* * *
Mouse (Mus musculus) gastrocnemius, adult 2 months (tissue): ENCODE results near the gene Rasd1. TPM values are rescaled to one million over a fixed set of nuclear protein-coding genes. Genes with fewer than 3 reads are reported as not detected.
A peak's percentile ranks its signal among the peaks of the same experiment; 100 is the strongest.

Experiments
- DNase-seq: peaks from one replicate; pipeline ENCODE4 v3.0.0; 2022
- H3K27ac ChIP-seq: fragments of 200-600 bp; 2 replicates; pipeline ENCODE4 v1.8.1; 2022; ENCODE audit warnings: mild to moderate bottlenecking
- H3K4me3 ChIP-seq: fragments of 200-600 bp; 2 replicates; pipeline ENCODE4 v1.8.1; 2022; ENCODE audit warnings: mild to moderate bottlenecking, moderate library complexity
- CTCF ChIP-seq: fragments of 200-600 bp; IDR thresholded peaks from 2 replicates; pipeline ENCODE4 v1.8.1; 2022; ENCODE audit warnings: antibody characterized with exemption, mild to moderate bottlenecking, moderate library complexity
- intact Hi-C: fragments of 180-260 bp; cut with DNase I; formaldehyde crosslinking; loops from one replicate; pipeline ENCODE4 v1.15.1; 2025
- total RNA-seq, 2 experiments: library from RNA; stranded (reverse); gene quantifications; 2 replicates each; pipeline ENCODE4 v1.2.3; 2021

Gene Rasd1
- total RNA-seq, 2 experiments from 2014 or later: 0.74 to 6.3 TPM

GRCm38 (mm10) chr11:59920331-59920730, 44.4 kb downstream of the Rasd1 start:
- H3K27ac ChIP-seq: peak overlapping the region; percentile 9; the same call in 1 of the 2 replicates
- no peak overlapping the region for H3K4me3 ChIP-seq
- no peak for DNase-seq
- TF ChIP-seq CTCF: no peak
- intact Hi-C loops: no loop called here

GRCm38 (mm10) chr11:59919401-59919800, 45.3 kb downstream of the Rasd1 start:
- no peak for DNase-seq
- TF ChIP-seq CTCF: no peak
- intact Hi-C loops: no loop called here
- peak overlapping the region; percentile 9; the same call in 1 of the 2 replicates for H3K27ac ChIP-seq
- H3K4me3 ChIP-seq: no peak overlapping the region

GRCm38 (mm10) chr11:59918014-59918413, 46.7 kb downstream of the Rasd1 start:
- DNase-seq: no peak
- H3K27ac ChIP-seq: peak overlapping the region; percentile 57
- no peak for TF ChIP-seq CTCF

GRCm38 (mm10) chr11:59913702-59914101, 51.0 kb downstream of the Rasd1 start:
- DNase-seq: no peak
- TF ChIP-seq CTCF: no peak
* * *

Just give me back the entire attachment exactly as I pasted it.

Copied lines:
Mouse (Mus musculus) gastrocnemius, adult 2 months (tissue): ENCODE results near the gene Rasd1. TPM values are rescaled to one million over a fixed set of nuclear protein-coding genes. Genes with fewer than 3 reads are reported as not detected.
A peak's percentile ranks its signal among the peaks of the same experiment; 100 is the strongest.

Experiments
- DNase-seq: peaks from one replicate; pipeline ENCODE4 v3.0.0; 2022
- H3K27ac ChIP-seq: fragments of 200-600 bp; 2 replicates; pipeline ENCODE4 v1.8.1; 2022; ENCODE audit warnings: mild to moderate bottlenecking
- H3K4me3 ChIP-seq: fragments of 200-600 bp; 2 replicates; pipeline ENCODE4 v1.8.1; 2022; ENCODE audit warnings: mild to moderate bottlenecking, moderate library complexity
- CTCF ChIP-seq: fragments of 200-600 bp; IDR thresholded peaks from 2 replicates; pipeline ENCODE4 v1.8.1; 2022; ENCODE audit warnings: antibody characterized with exemption, mild to moderate bottlenecking, moderate library complexity
- intact Hi-C: fragments of 180-260 bp; cut with DNase I; formaldehyde crosslinking; loops from one replicate; pipeline ENCODE4 v1.15.1; 2025
- total RNA-seq, 2 experiments: library from RNA; stranded (reverse); gene quantifications; 2 replicates each; pipeline ENCODE4 v1.2.3; 2021

Gene Rasd1
- total RNA-seq, 2 experiments from 2014 or later: 0.74 to 6.3 TPM

GRCm38 (mm10) chr11:59920331-59920730, 44.4 kb downstream of the Rasd1 start:
- H3K27ac ChIP-seq: peak overlapping the region; percentile 9; the same call in 1 of the 2 replicates
- no peak overlapping the region for H3K4me3 ChIP-seq
- no peak for DNase-seq
- TF ChIP-seq CTCF: no peak
- intact Hi-C loops: no loop called here

GRCm38 (mm10) chr11:59919401-59919800, 45.3 kb downstream of the Rasd1 start:
- no peak for DNase-seq
- TF ChIP-seq CTCF: no peak
- intact Hi-C loops: no loop called here
- peak overlapping the region; percentile 9; the same call in 1 of the 2 replicates for H3K27ac ChIP-seq
- H3K4me3 ChIP-seq: no peak overlapping the region

GRCm38 (mm10) chr11:59918014-59918413, 46.7 kb downstream of the Rasd1 start:
- DNase-seq: no peak
- H3K27ac ChIP-seq: peak overlapping the region; percentile 57
- no peak for TF ChIP-seq CTCF

GRCm38 (mm10) chr11:59913702-59914101, 51.0 kb downstream of the Rasd1 start:
- DNase-seq: no peak
- TF ChIP-seq CTCF: no peak